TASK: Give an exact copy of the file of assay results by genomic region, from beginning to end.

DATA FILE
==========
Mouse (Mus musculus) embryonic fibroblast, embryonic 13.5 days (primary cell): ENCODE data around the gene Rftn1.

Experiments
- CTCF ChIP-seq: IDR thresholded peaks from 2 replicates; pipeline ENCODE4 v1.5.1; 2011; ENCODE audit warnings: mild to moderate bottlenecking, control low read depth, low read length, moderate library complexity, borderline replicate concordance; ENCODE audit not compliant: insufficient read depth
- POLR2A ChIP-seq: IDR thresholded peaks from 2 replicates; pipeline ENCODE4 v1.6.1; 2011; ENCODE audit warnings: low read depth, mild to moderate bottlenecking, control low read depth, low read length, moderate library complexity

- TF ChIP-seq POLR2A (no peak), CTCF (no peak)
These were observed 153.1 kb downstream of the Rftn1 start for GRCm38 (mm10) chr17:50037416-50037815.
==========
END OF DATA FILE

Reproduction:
Mouse (Mus musculus) embryonic fibroblast, embryonic 13.5 days (primary cell): ENCODE data around the gene Rftn1.

Experiments
- CTCF ChIP-seq: IDR thresholded peaks from 2 replicates; pipeline ENCODE4 v1.5.1; 2011; ENCODE audit warnings: mild to moderate bottlenecking, control low read depth, low read length, moderate library complexity, borderline replicate concordance; ENCODE audit not compliant: insufficient read depth
- POLR2A ChIP-seq: IDR thresholded peaks from 2 replicates; pipeline ENCODE4 v1.6.1; 2011; ENCODE audit warnings: low read depth, mild to moderate bottlenecking, control low read depth, low read length, moderate library complexity

- TF ChIP-seq POLR2A (no peak), CTCF (no peak)
These were observed 153.1 kb downstream of the Rftn1 start for GRCm38 (mm10) chr17:50037416-50037815.